Connecting to a database Using TLS and LDAP

This section describes how to connect to a NuoDB database using TLS encryption. For information on enabling TLS for NuoDB AdminAn interface for domain and database management. Introduced in NuoDB 4.0 to supersede NuoAgent, this interface is used to manage an admin domain. Use NuoDB Admin instead of NuoAgent to start and stop APs. When using NuoDB Admin to manage a domain and its databases, use NuoDB Command (nuocmd) instead of the NuoDB Manager (nuodbmgr) Command Line Interface (CLI) tool. See also Admin Process (AP). and for database processes, see Enabling TLS Encryption.

To verify that database processes are using TLS, review the log messages in nuoadmin.log to confirm that an entry for TLS Support ENABLED exists.

2019-04-18T12:56:29.608-0400 [6486] (test node -1) Starting Storage Manager 4.0: database=test, protocol=1.1310720.5221d76ca2 (4.0)
2019-04-18T12:56:29.608-0400 [6486] (test node -1) Configuration parameters: --archive <archive> --debug --database test --initialize --node-port 48006 --agent-port 48004 --read-stdin
2019-04-18T12:56:29.608-0400 [6486] (test node -1) TLS Support ENABLED:
  Domain CAs:
    Certificate #0 CN nuocmd: expires Feb 24 02:03:23 2119 GMT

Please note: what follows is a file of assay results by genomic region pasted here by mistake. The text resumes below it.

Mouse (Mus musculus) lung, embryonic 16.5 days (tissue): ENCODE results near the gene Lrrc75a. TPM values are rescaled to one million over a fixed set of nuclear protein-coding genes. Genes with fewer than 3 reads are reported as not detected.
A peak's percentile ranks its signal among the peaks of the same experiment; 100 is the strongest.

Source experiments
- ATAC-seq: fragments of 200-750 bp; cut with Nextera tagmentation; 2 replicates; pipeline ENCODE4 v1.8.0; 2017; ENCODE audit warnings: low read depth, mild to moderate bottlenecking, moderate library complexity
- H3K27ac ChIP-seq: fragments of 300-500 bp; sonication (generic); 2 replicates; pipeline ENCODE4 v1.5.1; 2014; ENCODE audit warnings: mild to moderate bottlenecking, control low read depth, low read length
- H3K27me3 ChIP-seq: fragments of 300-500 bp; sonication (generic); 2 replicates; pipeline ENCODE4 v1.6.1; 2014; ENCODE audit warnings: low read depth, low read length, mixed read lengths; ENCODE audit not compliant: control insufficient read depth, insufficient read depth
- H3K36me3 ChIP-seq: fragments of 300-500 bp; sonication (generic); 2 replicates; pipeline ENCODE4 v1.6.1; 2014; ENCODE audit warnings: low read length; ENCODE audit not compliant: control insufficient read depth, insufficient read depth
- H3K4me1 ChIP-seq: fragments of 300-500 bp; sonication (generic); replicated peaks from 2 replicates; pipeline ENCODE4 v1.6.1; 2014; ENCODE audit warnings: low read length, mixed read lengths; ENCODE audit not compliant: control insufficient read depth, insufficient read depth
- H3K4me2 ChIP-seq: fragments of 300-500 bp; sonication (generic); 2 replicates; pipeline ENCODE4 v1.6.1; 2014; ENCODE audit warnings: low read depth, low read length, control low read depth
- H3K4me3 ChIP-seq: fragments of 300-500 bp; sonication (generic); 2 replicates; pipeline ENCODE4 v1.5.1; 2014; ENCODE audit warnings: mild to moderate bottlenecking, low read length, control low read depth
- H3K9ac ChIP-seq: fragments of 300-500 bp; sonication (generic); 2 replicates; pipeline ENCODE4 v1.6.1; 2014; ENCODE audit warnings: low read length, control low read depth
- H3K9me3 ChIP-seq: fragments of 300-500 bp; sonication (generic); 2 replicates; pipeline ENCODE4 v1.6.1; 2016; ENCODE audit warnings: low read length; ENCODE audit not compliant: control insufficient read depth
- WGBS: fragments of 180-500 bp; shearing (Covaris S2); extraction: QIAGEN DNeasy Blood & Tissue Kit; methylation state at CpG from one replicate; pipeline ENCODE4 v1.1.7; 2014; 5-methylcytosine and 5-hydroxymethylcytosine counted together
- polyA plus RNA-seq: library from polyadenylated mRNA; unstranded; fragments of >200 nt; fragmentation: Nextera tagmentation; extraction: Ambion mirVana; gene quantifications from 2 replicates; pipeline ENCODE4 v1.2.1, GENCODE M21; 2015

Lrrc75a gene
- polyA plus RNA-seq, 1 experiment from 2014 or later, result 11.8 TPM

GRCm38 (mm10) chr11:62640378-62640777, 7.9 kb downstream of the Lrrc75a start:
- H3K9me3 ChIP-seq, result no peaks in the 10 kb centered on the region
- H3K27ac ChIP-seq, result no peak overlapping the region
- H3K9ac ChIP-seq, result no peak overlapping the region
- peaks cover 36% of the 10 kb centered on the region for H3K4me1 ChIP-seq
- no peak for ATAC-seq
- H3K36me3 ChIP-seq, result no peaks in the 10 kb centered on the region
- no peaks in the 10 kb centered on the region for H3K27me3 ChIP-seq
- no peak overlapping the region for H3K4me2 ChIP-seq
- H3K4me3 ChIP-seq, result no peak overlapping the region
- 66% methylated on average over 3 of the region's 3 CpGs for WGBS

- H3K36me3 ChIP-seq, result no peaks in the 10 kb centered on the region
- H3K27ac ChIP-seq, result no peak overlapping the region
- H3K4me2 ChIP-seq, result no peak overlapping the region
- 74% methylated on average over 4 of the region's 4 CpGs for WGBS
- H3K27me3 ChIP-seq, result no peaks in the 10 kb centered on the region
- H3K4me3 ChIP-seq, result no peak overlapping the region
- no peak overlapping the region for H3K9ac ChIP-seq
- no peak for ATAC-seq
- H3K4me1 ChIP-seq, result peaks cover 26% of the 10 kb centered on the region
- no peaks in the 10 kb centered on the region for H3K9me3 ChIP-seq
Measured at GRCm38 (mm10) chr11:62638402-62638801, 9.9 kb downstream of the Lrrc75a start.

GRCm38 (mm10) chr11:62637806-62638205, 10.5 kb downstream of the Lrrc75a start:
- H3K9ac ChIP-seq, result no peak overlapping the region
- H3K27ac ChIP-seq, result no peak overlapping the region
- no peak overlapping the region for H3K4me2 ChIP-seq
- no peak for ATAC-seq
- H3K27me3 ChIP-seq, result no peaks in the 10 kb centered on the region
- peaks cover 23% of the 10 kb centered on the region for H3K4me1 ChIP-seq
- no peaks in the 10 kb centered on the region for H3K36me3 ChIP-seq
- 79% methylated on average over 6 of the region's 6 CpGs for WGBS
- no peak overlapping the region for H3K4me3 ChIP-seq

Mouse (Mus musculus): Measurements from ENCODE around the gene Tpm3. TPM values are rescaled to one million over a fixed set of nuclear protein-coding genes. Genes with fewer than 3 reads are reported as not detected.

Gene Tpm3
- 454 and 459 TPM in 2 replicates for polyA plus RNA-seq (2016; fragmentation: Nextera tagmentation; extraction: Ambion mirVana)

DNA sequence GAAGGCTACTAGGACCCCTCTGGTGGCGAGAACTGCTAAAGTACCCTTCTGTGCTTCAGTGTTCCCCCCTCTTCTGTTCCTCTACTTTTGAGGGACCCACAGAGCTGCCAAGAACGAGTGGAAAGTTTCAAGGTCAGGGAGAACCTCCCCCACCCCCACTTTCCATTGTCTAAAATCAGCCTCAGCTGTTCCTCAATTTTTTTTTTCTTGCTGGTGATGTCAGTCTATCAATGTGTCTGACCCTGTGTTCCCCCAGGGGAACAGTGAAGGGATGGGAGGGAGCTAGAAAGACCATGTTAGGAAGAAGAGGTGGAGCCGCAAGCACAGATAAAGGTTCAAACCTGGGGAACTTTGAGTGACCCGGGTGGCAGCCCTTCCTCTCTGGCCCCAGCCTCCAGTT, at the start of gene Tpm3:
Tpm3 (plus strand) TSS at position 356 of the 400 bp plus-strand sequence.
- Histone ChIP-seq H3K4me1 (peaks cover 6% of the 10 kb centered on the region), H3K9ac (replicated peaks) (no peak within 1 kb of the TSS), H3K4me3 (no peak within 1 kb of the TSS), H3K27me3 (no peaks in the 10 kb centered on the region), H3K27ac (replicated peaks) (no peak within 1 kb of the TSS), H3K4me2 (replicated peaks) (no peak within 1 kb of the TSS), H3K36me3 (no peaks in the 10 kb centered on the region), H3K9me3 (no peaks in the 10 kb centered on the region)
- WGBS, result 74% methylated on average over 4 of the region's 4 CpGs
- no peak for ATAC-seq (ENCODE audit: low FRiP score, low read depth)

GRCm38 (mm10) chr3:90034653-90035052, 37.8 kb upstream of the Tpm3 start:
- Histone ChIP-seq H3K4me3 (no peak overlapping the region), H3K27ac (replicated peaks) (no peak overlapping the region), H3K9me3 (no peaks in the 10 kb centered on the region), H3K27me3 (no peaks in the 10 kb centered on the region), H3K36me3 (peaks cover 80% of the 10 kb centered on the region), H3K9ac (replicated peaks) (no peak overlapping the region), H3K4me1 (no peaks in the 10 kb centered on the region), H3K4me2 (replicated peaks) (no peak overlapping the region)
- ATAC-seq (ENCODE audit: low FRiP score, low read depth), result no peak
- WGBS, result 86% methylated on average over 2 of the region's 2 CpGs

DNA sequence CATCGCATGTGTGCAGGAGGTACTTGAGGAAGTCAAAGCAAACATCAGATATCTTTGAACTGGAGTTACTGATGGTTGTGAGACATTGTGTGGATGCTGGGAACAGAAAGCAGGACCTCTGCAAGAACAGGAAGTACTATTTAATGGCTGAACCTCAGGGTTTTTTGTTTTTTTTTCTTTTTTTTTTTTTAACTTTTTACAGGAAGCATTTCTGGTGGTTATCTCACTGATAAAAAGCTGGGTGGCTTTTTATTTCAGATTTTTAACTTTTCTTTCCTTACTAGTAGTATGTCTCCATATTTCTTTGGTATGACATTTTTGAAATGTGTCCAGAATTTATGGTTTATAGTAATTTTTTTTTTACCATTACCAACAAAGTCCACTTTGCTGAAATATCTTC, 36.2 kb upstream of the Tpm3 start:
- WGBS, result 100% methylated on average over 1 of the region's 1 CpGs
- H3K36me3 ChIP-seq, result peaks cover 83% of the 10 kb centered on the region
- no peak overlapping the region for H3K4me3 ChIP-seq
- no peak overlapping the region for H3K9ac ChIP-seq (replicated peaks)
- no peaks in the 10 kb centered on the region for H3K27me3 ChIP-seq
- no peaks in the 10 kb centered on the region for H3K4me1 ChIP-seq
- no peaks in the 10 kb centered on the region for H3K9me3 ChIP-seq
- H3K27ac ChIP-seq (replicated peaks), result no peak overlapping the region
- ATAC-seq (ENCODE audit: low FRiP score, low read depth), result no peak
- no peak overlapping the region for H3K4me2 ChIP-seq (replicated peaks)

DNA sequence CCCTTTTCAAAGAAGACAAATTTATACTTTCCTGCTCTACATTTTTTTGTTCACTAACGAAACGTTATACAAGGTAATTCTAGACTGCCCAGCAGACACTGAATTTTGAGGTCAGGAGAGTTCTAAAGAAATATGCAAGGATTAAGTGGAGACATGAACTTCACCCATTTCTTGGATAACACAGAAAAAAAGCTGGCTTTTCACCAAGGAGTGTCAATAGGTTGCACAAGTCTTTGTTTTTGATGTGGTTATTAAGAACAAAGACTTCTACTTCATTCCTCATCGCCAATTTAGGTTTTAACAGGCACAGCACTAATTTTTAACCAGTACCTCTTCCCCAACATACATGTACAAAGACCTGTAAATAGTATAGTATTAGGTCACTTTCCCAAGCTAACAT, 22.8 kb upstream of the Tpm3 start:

Certificate #1 CN nuoadmin: expires Feb 24 02:03:22 2119 GMT
  Intermediate Certificates:
  Engine Certificate:
    Certificate #2 CN nuoadmin: expires Feb 24 02:03:22 2119 GMT

SRP fallback

By default all NuoDB processes support TLS with SRP fallback. This makes it possible to upgrade from a SRP-secured cluster to a TLS-secured cluster without downtime. To disable SRP fallback, use the cipher-suites database option as follows:

nuocmd start process ... --options cipher-suites TLS

The default value for cipher-suites is TLS,LEGACY-SRP. For more information on using cipher-suites, see Database Options.

For more information on SRP security, see Network Encryption.

Using TLS for SQL Driver connections

NuoDB supports TLS encryption for NuoDB's C, C++, JDBC, and Python client drivers as well as NuoDB SQLNuoDB SQL (nuosql) is a command line tool for exploring NuoDB databases. It enables you to execute SQL statements interactively, run batch scripts, access database metadata information, and perform DBA functions.. No other NuoDB drivers support TLS encryption.

For information on using NuoDB drivers, see Client Development.

Driver Requirements



C, C++ None.
JDBC Bouncy Castle; Java 7,8, or 11.
Python Python compiled with native openSSL and available SSL libraries.

Not all of the drivers listed here support the same settings, but the following connection properties are common to all.




trustStore (+password) N/A The location of a trust store on disk. For the types of supported trust store formats see the next table. Must be readable by the driver process. Must contain valid certificates that can be used to validate both the admin and TE certificate chains.
verifyHostname true Validate that the DN in the certificate matches the hostname. Can be disabled for deployments without a stable DNS name.